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  1. #1
    JanetOH
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    Altitude Sickness

    Has anyone experienced this? We just spent a week skiing in CO (base approx. 7800 ft.-summit 11,000ft.) and I think my son experienced altitude sickness. He was fatigued, loss of appetite, feverish (although I had no thermometer to know for sure), headache. I think he got dehydrated when we first arrived and he progressively got worse over the course of the week. We came home yesterday and as soon as we got to Denver (approx 5000 ft) he felt better and definitely when we arrived home to VA, he was way better. Started eating again, not tired and not feverish.

    If you have experienced this before, what did you to lessen the symptoms while at the high altitude? This is the 3rd year we have gone and this is the first year this has happened to anyone of us. I don't want him (or anyone in the family) to experience this again on a future trip. By the way, every year, we visit Lake Tahoe for approx. 5 weeks which is approx. 6200 ft. lake level and this never happened there and he has been going to Lake Tahoe every year since he was an infant (so 10 years).

    He was a trooper, but by the last day, I made him rest and not go snowboarding and he really was not too happy with me. The only thing that seemed to make him feel better was ibuprofen.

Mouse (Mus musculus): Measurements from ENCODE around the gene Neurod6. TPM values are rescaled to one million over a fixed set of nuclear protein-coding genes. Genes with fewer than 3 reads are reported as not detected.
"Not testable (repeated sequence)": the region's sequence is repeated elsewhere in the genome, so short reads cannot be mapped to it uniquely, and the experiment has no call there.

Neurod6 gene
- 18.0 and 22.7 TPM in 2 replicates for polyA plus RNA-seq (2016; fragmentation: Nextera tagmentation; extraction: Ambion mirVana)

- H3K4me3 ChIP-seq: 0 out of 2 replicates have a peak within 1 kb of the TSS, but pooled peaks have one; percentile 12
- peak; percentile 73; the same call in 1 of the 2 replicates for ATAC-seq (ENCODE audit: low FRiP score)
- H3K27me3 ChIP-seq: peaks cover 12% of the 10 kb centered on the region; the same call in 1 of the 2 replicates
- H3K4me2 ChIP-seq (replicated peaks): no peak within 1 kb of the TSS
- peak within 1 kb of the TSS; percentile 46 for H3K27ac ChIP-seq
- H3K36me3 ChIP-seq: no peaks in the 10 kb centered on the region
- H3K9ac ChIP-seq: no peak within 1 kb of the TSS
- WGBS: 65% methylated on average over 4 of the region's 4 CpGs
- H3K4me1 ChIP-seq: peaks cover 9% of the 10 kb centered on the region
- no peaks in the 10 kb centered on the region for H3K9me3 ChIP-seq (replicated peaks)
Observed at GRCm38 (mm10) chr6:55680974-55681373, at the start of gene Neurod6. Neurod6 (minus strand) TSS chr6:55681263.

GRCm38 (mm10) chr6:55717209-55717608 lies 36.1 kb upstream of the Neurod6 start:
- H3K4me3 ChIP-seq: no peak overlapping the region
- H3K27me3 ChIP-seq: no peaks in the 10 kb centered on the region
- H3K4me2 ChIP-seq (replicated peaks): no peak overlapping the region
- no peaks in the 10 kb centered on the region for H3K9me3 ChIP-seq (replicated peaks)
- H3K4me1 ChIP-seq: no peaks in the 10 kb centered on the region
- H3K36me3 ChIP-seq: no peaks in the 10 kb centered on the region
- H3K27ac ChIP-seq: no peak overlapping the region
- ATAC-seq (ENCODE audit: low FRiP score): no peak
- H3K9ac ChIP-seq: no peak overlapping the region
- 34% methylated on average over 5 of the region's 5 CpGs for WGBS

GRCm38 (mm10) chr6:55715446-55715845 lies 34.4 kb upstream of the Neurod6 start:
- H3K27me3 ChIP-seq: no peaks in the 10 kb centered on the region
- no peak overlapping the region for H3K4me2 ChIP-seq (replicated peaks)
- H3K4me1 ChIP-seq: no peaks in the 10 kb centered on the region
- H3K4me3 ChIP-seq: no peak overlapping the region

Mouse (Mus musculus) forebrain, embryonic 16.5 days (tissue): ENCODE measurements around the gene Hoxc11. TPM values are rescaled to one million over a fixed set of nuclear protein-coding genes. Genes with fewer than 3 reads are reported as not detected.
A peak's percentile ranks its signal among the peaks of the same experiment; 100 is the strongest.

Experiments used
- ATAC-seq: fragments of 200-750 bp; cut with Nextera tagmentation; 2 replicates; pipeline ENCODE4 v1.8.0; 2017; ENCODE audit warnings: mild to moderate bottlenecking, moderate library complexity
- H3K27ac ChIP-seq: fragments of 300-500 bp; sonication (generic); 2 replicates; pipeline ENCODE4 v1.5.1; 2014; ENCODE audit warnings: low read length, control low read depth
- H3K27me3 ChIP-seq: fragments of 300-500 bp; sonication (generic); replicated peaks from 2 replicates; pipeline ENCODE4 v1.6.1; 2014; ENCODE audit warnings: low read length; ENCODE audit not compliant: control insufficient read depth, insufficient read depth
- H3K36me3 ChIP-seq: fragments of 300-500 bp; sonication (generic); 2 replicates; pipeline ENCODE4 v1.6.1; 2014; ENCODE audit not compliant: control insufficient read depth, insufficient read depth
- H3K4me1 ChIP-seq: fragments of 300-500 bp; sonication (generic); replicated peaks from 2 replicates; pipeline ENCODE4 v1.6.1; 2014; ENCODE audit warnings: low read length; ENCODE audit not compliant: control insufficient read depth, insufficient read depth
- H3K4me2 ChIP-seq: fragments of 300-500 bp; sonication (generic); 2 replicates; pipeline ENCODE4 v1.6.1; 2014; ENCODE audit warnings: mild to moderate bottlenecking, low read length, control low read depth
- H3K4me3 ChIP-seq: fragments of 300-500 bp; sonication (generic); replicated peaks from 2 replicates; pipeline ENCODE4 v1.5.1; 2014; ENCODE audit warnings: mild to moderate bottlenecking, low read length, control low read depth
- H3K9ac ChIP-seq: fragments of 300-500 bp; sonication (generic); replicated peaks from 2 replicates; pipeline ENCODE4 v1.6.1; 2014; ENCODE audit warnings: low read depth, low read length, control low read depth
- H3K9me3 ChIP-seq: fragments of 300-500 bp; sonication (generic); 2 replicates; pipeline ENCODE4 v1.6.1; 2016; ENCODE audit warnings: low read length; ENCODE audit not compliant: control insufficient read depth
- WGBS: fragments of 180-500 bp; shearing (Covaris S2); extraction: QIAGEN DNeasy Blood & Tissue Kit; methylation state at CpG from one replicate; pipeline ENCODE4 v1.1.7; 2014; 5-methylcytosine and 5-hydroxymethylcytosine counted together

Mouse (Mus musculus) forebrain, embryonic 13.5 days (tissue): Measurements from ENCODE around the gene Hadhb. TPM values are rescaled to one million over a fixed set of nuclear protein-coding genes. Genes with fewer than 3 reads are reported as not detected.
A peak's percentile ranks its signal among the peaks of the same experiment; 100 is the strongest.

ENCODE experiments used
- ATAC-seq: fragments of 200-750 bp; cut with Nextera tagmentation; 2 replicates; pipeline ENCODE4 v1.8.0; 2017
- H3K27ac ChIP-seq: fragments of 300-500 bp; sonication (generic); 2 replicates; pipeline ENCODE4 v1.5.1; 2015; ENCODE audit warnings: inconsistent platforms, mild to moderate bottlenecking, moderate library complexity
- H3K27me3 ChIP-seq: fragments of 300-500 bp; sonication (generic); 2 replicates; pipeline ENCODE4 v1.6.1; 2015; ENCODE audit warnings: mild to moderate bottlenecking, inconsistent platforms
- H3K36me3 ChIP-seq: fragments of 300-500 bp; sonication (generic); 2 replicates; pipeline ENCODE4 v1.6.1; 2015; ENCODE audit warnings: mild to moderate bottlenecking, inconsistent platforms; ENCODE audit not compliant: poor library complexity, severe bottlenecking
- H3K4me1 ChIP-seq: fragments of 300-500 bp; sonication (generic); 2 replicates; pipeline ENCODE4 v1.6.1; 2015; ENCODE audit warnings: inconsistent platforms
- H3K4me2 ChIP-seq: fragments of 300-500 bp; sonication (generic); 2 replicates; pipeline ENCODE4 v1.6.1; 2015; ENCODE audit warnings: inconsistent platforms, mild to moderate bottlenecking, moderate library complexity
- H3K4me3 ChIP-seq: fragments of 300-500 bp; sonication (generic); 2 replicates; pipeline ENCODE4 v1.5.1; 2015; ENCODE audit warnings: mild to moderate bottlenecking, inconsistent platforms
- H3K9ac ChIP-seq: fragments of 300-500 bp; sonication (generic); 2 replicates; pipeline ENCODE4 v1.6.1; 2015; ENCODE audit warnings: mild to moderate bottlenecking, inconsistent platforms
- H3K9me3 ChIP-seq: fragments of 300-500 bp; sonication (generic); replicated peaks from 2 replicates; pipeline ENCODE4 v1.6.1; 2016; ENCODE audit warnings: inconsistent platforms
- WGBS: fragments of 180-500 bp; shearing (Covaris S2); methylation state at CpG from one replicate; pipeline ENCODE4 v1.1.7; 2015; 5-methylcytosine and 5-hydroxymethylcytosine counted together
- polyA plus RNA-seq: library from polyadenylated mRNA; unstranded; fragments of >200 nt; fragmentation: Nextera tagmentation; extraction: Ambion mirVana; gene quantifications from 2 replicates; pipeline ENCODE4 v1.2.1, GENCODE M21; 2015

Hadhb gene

Janet
    Janet
    Aaron & Andrew 11/16/00


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  3. #2
    LandJ
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    I'VE HAD IT!!!! It was HORRIBLE!!! I woke up at home in Florida (where my home was below sea level) with the very, very beginning of a cold. No biggie. I hopped a plane later that morning, flew to Denver and went straight up to Breckenridge. I was 25 yo and very fit and healthy. I felt like a total dork when I couldn't walk up the first flight of stairs without being out of breath, but I passed it off to it being midnight and a really long day. My flu-like symptoms, including nosebleeds and vomiting, got progressively worse day by day. By the third full day there (I was there at a conference for 7 days) I'd had enough. I hopped the resort van to a walk in clinic where they found my 02 level to be 89% (normal is usually 98-99%). I was given a script for diamox, a glaucoma med but a much lower dose than glaucoma patients. I took that, drank a ton of water and stayed away from caffeine for the next 4 days and felt progressively better.

    But I tell ya...I was so sick and felt so bad that I will NEVER go back again. EVER. I'm a Floridian wimp! That was 18 years ago. The walk in clinic people told me my symptoms were likely worsened by the fact that I probably had a slight cold and that I should've spent the first night in Denver to aclimate myself. That whole conference was just bizarre. It was a national conference so had people from all over. Many people suffered from nosebleeds...one poor woman who was presenting even had to excuse herself b/c her nose started bleeding in the middle of her presentation.
    Last edited by LandJ; 03-06-2011 at 04:18 PM.
    8 years old


  4. #3
    JanetOH
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    Hmmm...good to know. I hate to waste a day in Denver because we usually fly into Eagle (not drive up the mountain). I wonder if staying hydrated from the beginning would have helped??? I almost took him to urgent care, but I didn't since he seemed better when I have him the Motrin, which I did find on-line that said it would help the symptoms on a temporary basis.